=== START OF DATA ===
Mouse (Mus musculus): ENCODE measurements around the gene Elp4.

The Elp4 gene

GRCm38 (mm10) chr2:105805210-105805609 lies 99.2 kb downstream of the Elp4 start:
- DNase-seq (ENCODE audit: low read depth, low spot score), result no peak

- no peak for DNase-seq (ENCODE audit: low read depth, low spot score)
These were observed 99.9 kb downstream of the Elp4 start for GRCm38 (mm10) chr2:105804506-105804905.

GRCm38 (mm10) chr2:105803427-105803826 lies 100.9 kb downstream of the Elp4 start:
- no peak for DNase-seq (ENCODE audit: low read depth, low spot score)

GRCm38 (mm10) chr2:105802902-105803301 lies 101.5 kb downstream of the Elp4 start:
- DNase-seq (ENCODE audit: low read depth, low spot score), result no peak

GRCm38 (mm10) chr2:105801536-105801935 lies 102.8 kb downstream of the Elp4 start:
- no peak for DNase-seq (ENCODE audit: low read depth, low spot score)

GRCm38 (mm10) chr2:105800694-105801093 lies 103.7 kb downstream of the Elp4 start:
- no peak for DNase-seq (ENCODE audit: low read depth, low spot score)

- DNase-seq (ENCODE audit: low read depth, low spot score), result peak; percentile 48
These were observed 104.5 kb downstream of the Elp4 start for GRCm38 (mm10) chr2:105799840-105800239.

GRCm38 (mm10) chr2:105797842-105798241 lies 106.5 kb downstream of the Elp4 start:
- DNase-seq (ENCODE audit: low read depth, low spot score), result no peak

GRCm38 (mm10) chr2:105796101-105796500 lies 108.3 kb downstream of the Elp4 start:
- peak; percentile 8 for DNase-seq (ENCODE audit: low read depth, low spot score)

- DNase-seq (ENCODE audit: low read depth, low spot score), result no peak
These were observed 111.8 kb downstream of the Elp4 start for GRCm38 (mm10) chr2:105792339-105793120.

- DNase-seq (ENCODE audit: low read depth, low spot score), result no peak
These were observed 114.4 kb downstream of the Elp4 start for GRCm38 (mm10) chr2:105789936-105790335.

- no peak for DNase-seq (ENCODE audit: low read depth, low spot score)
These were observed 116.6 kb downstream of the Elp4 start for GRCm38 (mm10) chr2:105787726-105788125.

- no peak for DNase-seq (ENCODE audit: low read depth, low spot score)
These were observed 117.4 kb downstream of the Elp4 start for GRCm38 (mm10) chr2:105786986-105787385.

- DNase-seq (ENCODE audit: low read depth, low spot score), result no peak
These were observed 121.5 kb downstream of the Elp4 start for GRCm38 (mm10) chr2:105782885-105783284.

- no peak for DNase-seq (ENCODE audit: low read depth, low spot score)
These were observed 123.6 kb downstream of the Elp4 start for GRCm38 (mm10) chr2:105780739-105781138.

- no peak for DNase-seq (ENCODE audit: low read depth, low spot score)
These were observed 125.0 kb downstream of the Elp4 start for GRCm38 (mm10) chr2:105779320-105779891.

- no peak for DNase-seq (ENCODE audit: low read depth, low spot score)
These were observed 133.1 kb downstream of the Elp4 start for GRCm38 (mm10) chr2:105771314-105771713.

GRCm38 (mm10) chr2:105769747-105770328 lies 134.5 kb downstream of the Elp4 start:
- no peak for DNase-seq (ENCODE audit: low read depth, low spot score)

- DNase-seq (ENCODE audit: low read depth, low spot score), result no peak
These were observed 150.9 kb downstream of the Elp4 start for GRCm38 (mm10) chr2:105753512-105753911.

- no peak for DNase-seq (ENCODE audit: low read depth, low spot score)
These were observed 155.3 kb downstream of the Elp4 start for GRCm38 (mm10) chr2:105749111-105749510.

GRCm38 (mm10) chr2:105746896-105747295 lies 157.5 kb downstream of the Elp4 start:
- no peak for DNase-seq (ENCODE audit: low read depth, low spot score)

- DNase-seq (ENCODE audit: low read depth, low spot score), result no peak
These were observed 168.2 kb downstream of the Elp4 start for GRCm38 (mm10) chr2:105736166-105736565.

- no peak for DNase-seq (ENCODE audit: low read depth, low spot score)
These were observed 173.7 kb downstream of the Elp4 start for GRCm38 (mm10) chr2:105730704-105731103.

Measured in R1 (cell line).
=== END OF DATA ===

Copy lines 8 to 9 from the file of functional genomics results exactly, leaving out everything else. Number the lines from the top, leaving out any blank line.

- no peak for DNase-seq (ENCODE audit: low read depth, low spot score)

GRCm38 (mm10) chr2:105802902-105803301 lies 101.5 kb downstream of the Elp4 start: